I’m a big fan of good food. I wouldn’t go so far as to say I’m a gourmet/gastronome (my words of the day, people!), but I really enjoy a tasty, well-prepared meal. And if that meal also happens to be good for you? So much the better. (This is one of the things that makes me relate very well to Tina Fey’s character on 30 Rock, actually.)

That being said, the food I will be covering in this post is in no way good for you. I might be able to get points in the “fresh ingredients” category, but other than that, this food pretty much falls under the umbrella of “what foreigners assume every stereotypical American stuffs their face with on a daily basis”. And those foreigners might be on to something, because these dishes are freaking amazing.

First up: suppli al telefono. My first encounter with suppli was on a tour bus in Rome, when our tour guide described the various dishes we were about to enjoy as part of a “real Italian pizza dinner” excursion. Apparently, in Rome, pizza isn’t something you eat by itself, like we do in America. Instead, pizza is the main course of a very elaborate meal, and I’m guessing suppli is a frequent appetizer for pizza in Rome (fun fact: did you know an entree, at least in France, is actually an appetizer? What we consider an entree is actually called a plat.) I was already an established fan of Italian food, but my casual interest turned to passionate love when I heard about “a ball of fresh mozzarella cheese, covered in risotto, that is then rolled in bread crumbs and deep-fried”. Apparently the al telefono bit refers to the fact that when you bite into it, the cheese strings out like a telephone cord.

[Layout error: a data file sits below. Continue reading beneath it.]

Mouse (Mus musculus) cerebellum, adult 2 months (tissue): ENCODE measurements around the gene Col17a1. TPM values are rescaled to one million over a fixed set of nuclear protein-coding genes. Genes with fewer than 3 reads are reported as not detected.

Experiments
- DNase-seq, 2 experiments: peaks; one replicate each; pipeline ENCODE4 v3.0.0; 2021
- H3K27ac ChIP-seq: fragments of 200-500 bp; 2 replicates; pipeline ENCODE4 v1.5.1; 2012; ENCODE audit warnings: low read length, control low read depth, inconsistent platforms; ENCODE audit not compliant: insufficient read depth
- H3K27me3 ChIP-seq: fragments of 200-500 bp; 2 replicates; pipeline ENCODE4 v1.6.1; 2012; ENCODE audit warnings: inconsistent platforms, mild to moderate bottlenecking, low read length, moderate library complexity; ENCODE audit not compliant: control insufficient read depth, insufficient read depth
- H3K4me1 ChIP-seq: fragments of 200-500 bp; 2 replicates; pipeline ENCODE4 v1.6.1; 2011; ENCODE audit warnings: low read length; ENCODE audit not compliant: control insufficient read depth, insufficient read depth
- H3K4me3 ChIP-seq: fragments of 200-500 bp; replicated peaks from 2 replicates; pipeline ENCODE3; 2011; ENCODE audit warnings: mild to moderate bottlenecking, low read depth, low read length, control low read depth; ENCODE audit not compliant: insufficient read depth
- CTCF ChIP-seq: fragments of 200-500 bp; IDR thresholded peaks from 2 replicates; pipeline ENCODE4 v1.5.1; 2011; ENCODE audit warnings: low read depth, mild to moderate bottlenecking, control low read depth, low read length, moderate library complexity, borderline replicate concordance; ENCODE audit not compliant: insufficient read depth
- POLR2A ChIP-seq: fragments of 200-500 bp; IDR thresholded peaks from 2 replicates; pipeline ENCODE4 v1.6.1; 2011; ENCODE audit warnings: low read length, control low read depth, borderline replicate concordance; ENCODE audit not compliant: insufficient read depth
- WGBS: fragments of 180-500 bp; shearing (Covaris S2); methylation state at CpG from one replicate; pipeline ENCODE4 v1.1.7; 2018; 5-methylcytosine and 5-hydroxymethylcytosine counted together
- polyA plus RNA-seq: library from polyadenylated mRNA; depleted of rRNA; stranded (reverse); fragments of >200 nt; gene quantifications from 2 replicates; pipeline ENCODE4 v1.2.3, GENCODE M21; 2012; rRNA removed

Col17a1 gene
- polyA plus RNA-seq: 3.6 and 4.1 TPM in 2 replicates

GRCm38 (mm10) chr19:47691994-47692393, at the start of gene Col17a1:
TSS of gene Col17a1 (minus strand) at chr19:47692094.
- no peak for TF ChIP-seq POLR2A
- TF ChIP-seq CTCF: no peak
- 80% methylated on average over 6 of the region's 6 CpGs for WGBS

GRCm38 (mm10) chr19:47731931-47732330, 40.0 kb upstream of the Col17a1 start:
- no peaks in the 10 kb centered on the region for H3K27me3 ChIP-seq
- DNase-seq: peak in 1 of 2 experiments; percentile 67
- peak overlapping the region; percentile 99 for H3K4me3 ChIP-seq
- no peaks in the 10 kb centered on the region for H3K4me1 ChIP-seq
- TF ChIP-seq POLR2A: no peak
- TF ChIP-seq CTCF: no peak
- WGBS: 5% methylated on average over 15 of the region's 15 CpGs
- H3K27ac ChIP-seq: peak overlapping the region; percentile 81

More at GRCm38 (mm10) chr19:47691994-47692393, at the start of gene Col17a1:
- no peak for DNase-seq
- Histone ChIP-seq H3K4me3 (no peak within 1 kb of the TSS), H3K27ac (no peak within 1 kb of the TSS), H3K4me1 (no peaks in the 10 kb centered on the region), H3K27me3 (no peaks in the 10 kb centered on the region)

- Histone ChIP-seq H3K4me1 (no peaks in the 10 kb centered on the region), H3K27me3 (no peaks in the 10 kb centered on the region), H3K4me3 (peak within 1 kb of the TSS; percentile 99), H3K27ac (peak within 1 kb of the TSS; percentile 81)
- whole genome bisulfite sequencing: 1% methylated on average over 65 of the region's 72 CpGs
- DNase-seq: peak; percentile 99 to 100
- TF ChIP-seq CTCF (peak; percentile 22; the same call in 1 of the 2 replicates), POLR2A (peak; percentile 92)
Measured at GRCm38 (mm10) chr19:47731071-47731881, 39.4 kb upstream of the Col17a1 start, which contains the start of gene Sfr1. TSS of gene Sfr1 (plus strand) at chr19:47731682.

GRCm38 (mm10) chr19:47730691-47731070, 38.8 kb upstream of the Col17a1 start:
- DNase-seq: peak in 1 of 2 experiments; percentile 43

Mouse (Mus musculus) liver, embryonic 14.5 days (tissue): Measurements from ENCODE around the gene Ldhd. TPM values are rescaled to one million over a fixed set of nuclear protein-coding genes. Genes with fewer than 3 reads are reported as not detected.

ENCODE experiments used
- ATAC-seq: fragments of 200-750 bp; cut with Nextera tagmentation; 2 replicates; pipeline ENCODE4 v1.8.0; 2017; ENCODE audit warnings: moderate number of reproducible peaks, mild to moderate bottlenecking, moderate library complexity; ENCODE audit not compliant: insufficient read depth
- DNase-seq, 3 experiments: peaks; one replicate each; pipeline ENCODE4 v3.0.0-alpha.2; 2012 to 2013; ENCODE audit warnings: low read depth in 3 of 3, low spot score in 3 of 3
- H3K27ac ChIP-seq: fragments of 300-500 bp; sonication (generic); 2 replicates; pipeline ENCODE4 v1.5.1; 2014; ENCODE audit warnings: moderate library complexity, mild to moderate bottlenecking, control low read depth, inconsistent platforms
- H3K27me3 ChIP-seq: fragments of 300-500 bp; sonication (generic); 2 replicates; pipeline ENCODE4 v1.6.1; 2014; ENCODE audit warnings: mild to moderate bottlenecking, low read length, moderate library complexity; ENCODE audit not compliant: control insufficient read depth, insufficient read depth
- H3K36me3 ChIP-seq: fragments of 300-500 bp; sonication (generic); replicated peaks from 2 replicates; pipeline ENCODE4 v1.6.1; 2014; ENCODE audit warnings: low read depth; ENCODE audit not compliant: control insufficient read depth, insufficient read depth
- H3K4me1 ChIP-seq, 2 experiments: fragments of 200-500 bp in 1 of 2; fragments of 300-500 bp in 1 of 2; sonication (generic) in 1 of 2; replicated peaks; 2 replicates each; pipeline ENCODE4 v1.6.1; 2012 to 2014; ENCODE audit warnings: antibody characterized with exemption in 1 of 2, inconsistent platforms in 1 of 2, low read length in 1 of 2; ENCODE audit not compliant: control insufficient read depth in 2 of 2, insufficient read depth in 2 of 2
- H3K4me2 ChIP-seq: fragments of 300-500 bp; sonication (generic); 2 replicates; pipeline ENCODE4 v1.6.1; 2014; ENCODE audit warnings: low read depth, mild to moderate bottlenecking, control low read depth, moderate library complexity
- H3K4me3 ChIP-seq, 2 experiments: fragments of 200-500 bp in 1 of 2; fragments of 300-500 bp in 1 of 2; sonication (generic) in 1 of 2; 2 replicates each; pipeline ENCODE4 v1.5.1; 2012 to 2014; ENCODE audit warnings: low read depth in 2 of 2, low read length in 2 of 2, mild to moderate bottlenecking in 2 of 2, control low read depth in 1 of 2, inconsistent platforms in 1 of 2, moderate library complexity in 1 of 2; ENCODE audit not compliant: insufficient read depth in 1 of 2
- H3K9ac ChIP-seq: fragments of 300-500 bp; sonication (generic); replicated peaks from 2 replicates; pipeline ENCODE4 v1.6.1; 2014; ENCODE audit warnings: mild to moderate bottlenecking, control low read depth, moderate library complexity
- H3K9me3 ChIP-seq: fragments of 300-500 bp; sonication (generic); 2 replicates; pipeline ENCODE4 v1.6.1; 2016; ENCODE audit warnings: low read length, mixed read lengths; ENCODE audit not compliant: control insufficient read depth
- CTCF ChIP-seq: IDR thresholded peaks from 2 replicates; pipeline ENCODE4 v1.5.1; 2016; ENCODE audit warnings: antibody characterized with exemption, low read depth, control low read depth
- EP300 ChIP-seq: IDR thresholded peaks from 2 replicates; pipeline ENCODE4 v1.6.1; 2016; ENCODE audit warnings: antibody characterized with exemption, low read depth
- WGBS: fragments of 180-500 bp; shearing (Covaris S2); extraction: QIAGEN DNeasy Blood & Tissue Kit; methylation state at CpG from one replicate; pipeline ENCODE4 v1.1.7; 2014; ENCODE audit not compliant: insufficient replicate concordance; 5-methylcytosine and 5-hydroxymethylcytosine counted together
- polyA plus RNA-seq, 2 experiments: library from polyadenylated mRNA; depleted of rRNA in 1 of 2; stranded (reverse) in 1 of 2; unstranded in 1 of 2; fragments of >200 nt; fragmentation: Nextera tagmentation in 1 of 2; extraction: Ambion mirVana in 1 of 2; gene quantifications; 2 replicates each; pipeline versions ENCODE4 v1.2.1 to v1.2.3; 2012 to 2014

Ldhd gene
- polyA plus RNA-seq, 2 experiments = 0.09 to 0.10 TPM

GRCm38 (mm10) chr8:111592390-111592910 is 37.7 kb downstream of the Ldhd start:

This lovely creation is every bit as delicious as it sounds (and if it doesn’t sound delicious to you, then just trust me when I say it is), and I am planning on making some for Chad’s birthday. Here is the recipe I will be using, in case you want to enjoy this delicious treat yourself (I have yet to find a restaurant in America that makes these, but if you know of one, PLEASE tell me. I’m suffering from withdrawals.)

Ingredients:

2 eggs
2 cups freshly made or leftover risotto
3/4 cup fine dry bread crumbs
4 oz mozzarella cheese, cut into 1/2-inch cubes (about 1 cup)
Vegetable oil or shortening for deep frying

Instructions:

Beat the eggs lightly with a fork until they are just combined. Add the risotto and stir gently but thoroughly, taking care not to mash the rice. Scoop up I tablespoon of the mixture in a spoon, place a cube of mozzarella in the middle, and top with another spoonful of risotto. Press the two spoons together or use your hands to shape a ball. Roll the ball in bread crumbs and place on wax paper. Similarly, shape other balls. The balls may be fried at once, but they are easier to handle if refrigerated for 30 minutes. Heat the oil in a deep-fat fryer to 375′. Preheat the oven to 250′, line a large baking dish with paper towels and put the dish in the oven. Fry the balls, 4 or 5 at a time, for about 5 minutes until they are golden brown and the cheese has melted. (The cheese should then resemble “telephone wires” when pulled apart) Transfer to the baking dish to drain. They may be kept warm in the oven for 10 minutes if they must wait.